Excerpt­ed from Cast­ing Lots: Cre­at­ing a Fam­i­ly in a Beau­ti­ful, Bro­ken World by Susan Silverman.

The qui­et of night­time. The girls are asleep and I can sit beside them in silence, feel­ing in sync with their neshamot, souls. Elo­hai neshama she’natata bee, teho­ra hee. My God, the soul you gave me is pure.

Aliza slept as she had since birth, on her back with her arms straight up at her ears. Her hair was still damp and sweet from grape-scent­ed sham­poo. I kissed her soft, dim­pled fin­gers, recall­ing a sto­ry her teacher had told me that after­noon. Aliza had stood in the mid­dle of a game the kids were play­ing and held up her hands, like a traf­fic cop. Hey, stop!” she said loud­ly. The oth­er chil­dren stared as Aliza turned to Deb­bie, a severe­ly hear­ing impaired child who often sat on the side­lines, and reached out her hand. Come, it’s your turn now.”

I kissed my girl’s cheek and whis­pered how much I loved her. Then I perched on the edge of the bed where Hal­lel was sprawled. She had tossed and turned in her sleep ever since she could move inde­pen­dent­ly — side, back, tum­my — mum­bling as she moved. What was she dream­ing? She was a child of cheek­squeez­ing love (she squeezed our cheeks) and stub­born rage, who had, in her younger years, shown can­ni­bal­is­tic ten­den­cies. I love you like crazy-cakes, my fun­ny, kind-of-scary girl,” I whis­pered to my now four-year-old, still fierce but no-longer-chomp­ing- on-chil­dren child. May you always be safe, healthy, and well fed. You mine fo-eva.”

My girls were safe and cozy in the soft cot­ton sheets my moth­er had bought them. (“Hon­ey, nev­er buy the girls sheets with few­er than a 250-thread count.”) My moth­er was always so clear about what we need­ed. She gave us things I didn’t ever con­sid­er until we had them. Extra-soft sheets for the kids. Wrin­kle-free trav­el clothes for Yosef. A loofah sponge for me. It real­ly did soft­en the hard, dry bot­toms of my feet. Our light-brown duvet cov­er smelled like vanil­la because my moth­er had put a small net bag of scent­ed gels in the wood­en trunk at the end of our bed, to give your sheets a slight scent of vanil­la essence, like the scent­ed oil you like.” How come you’ve nev­er noticed the vanil­la?” I asked Yosef as I held the blan­ket to my face.

It was as if my moth­er had an Excel spread­sheet of what her chil­dren need­ed and when, from birth to death. Oh, I guess when you’re thir­ty-three-and-a-half you’ll have to loofah the bot­toms of your feet in the show­er.” She kept me apace with what she per­ceived as the demands of my age. Some­day, when I’m old, I’ll get a let­ter from her execu­tor with a bot­tle of Nivea hand cream with age-spot remover with a let­ter telling me how I should dry my hands before apply­ing it. Not wet, so that the cream dis­solves, but damp so it traps the mois­ture. And she will be right. She knew what words I need­ed, too. As she dried the new­ly rinsed set of unbreak­able wine gob­lets from Cost­co, I said, What if I don’t love an adopt­ed child like I love the girls?” She laid the dish­tow­el across the glass­es that sparkled upside down, and said, When that child looks up at you and you real­ize that you’re it for that kid, that the buck stops with you, the love will just be there.”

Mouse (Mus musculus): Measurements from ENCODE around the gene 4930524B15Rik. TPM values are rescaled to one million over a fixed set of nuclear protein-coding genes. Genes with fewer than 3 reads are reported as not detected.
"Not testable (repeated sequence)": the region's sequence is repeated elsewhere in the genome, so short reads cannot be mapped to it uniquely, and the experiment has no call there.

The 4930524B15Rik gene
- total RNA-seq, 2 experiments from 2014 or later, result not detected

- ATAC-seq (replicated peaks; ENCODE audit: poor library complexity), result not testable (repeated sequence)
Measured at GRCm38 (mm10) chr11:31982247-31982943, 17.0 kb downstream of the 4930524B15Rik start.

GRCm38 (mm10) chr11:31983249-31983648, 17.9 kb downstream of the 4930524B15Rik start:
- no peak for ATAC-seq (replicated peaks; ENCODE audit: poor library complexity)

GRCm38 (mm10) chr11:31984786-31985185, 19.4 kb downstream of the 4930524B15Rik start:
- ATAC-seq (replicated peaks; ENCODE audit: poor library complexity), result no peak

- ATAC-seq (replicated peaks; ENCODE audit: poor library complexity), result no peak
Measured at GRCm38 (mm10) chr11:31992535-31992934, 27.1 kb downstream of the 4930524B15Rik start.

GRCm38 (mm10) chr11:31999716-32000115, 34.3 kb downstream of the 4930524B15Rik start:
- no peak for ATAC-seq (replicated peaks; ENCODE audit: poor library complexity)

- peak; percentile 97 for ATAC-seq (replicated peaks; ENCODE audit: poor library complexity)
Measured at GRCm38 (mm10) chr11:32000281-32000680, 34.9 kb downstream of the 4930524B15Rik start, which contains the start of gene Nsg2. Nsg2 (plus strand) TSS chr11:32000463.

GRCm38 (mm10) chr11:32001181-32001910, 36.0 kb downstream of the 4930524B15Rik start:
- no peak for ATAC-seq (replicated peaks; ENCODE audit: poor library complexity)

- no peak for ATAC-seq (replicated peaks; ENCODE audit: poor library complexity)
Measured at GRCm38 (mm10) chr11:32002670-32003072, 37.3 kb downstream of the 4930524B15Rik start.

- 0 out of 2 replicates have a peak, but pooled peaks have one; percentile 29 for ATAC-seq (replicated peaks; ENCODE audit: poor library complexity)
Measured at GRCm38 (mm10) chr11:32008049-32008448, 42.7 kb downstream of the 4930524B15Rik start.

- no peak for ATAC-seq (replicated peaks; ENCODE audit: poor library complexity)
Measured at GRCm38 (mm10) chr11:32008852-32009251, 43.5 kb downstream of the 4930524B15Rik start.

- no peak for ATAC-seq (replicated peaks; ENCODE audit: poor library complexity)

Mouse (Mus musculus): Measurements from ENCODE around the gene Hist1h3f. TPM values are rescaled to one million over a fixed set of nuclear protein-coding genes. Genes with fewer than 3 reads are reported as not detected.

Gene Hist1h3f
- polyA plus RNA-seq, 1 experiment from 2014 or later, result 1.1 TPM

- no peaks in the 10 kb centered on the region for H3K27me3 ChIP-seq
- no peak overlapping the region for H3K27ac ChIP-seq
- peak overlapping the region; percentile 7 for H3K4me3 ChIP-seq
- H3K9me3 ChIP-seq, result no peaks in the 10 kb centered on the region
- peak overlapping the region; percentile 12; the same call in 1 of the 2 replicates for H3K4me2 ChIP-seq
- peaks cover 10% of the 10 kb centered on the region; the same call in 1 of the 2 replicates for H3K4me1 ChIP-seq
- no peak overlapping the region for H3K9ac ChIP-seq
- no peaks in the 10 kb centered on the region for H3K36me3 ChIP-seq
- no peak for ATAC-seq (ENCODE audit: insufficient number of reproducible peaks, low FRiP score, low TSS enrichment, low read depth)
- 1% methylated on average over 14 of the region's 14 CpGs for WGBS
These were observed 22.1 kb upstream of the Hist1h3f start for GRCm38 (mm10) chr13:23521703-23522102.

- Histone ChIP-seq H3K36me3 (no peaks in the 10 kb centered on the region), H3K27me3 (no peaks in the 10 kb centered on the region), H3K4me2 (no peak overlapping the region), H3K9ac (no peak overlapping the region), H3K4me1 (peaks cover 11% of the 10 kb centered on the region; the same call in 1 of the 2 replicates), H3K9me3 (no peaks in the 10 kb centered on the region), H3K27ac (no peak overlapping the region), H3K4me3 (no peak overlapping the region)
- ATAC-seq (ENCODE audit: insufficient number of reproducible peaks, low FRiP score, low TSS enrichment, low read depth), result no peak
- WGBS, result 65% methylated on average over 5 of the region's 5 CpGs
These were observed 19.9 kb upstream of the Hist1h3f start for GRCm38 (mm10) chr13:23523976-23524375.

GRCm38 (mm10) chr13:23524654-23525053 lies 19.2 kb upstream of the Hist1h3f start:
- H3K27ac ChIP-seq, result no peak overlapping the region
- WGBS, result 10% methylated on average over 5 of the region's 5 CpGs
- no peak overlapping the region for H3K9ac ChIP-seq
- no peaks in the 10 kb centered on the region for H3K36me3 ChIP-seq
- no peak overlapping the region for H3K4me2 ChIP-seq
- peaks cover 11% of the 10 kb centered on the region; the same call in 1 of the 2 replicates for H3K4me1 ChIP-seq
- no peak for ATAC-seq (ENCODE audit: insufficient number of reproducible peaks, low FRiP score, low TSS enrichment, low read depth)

It’s a prac­ti­cal thing, love. My fam­i­ly appeared sham­bol­ic, but love oozed through our many cracks, through our messy attempts to know, to under­stand, one anoth­er. But what hap­pens to a lit­tle boy’s thoughts when he has no one who shares them? What hap­pens to a lit­tle girl’s mem­o­ries when they haunt her? Do these mem­o­ries get caught in the throat? Burn behind the eyes? The unknown-ness of each child in an orphan­age — or on the streets or worse — the mem­o­ries, pas­sions, joys, fears, strug­gles, and what makes them laugh, all of it must increase a lone­ly sense of being indis­tin­guish­able from the child in the next bed as they are squeezed into shapes by neces­si­ty. We are all bro­ken, we just are. But if we are a lit­tle lucky, and very will­ing to learn how, our shards and pieces can form mosaics of love and rela­tion­ship — unwieldy, vibrant, and cracked as they must be. If we are not so blessed, we need to fit to what­ev­er form is known or avail­able to us. Kids in insti­tu­tions or mak­ing their way on the streets take on out­er shells of con­for­mi­ty and neces­si­ty. A splay of glow stars sparkled above the girls as they slept. Stand­ing on a lad­der with her neck bent back and arms raised, Lau­ra had painstak­ing­ly orga­nized the stars by con­stel­la­tion. When she tired of fol­low­ing the chart that came in the box, she scat­tered the rest of them across the white ceil­ing. I was hap­py not to have them ordered just so. I’m not inter­est­ed in find­ing these forms in the real sky. A belt? A dog? For me, the stars are ques­tions, not answers. Pos­si­bil­i­ty, not defined fig­ures. The heav­ens declare the glo­ry of God. The fir­ma­ment shows God’s hand­i­work, says the psalmist.

For the sake of our child-to-be, Yosef and I would nav­i­gate forms, inter­views, reg­u­la­tions, bureau­cra­cy, heart­break, and hope — swing­ing from star to star — to the oth­er side, where a child will lov­ing­ly be tucked in, sung to, and kissed good­night, just as every child deserves. And when this child grows up and has chil­dren I’ll make sure they sleep in sheets of the soft­est cotton.

Reprint­ed cour­tesy of Da Capo Press

Relat­ed Content:

Susan Sil­ver­man is a writer, activist, speak­er, and rab­bi. She has writ­ten for and been fea­tured in The Boston Globe, The New York Times, and The Huff­in­g­ton Post, among oth­er pub­li­ca­tions. She and her spouse, Yosef Abramowitz, have five children�”biological and adopted�”and live in Jerusalem.